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Philadelphia Airport prepares for a bump in holiday travelers over Christmas week

American Airlines cut four flights to Europe due to low demand. The CDC continues to recommend that staying home and postponing trips is the best way to avoid becoming infected with COVID-19.

A plane on approach to Philadelphia International Airport on Nov. 24.
A plane on approach to Philadelphia International Airport on Nov. 24.Read moreTOM GRALISH / Staff Photographer

Philadelphia International Airport is expecting one of its busiest weeks since the pandemic began, as more people across the country opt to fly for the holidays.

The airport estimates that 316,000 travelers will pass through during the week surrounding Christmas, between Dec. 21 and Dec. 28, according to spokesperson Florence Brown. Traffic over Thanksgiving was comparable.

The volume of Christmas week travelers will be down about 55% compared with the same time last year, an improvement next to the overall trend for 2020. Total passenger traffic at PHL is down about 63% this year, as of October.

The Centers for Disease Control and Prevention continues to recommend that staying home and postponing trips is the best way to avoid spreading or becoming infected with COVID-19. In recent weeks, coronavirus cases surged throughout the U.S., and in Pennsylvania, where health officials issued an order requiring that travelers test negative for COVID within 72 hours before entering the state, or else quarantine for 14 days once they arrive.

But similar to Thanksgiving, when public health officials also warned about the risks of travel and the spread of coronavirus, millions of Americans are still making holiday trips.

Nationally, the Transportation Security Administration reported 3.2 million passenger screenings from Friday, Dec. 18, through Sunday, Dec. 20. That’s the highest level of weekend travel volume since the pandemic began, according to TSA figures, surpassing the 3 million travelers who went through security checkpoints the weekend before Thanksgiving.

American Airlines, Philadelphia’s dominant air carrier, is planning for an increase in travel this week and next — even though demand for flights remains dramatically reduced compared with last year.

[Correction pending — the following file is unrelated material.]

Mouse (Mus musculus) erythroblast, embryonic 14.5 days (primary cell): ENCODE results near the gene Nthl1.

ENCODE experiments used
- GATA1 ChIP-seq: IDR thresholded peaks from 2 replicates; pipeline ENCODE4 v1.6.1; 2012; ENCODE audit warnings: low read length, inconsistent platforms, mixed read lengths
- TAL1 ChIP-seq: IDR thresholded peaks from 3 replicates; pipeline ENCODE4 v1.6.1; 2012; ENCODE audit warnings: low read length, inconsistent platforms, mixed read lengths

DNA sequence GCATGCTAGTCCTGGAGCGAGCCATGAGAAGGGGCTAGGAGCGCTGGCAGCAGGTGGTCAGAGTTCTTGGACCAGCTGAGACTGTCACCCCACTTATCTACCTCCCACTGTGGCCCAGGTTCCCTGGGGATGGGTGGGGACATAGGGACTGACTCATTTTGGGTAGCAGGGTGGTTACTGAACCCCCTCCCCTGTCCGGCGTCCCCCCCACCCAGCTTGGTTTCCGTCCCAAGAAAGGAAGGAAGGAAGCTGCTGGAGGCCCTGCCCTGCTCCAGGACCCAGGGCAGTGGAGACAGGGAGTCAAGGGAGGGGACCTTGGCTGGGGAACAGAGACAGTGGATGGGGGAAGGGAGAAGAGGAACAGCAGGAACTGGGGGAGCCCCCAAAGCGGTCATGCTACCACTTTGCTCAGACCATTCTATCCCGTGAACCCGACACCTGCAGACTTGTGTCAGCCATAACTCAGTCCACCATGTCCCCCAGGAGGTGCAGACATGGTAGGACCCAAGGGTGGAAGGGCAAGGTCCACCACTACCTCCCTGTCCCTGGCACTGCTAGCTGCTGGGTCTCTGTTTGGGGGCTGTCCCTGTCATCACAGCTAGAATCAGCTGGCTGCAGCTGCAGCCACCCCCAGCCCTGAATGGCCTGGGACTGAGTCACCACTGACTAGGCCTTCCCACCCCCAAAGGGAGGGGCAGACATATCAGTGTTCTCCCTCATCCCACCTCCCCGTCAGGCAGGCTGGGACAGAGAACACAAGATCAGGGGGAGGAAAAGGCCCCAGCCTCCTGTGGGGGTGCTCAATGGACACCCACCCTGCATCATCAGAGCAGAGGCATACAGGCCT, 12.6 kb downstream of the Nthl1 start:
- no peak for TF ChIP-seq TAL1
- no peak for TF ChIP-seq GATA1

The airline’s December schedule at PHL is 50% smaller than the same time period last year “with the exception of the last two weeks of the month, which will be 45% smaller,” spokesperson Andrew Trull said. “The busiest travel days are Dec. 21-23, 27-30, and the first weekend of January 2021.”

» READ MORE: COVID-19 risk on airplanes is low if these precautions are taken, Harvard study says

In December 2019, American had 298 average daily departures out of Philadelphia. This month, it is averaging 173 daily departures from PHL.

American added several seasonal routes from Philly this past weekend. Those destinations include Palm Springs, Calif.; Daytona Beach, Fla.; the Caribbean islands St. Maarten and St. Lucia; and Eagle County, Colo., near the Vail ski resort area.

Yet heading into 2021, American has also decided to suspend four routes between Philadelphia and Europe, saying there are not enough customers during the pandemic.

American is “closing three stations across the Atlantic: Manchester (MAN), Prague (PRG) and Reykjavik (KEF),” according to a company statement. “We will also extend the suspension of service to Venice (VCE) with the intent to resume service in 2022.”

The airline said it will serve those markets instead through its partnerships with British Airways, Finnair and Iberia, and its future partnership with Aer Lingus.

» READ MORE: TSA officers at Philadelphia International Airport see alarming rise in coronavirus cases, union says

Jim Moses, American’s vice president for PHL hub operations, outlined the changes in a memo to employees last week. American is redeploying some of the long-haul planes used on trans-Atlantic flights, into Latin America and Caribbean destinations, he said.

“Unfortunately, customer demand in the Northeast — and to Europe — remains low despite expanded COVID-19 testing programs and the reassurance provided by our comprehensive Clean Commitment,” Moses said in the Dec. 18 memo, a copy of which was provided to The Inquirer. “And while news of a vaccine provides a path towards recovery, consumer uncertainty and government travel restrictions have taken a very real toll on our business.”

American Airlines stock is down about 50% in the last year, closing Tuesday at $15.48, down from a high of $30.47 on Feb. 12.

American Airlines has centered its European flight schedule around Philadelphia in recent years, and Moses told staff that he remains “hopeful for the future of Philadelphia (PHL) as our primary trans-Atlantic gateway.”

The company is planning to relaunch flights between PHL and 12 European destinations by summer 2021. Those include: Amsterdam, Athens, Barcelona, Paris, Dublin, Edinburgh, Rome, Lisbon, London, Madrid, Shannon, and Zurich.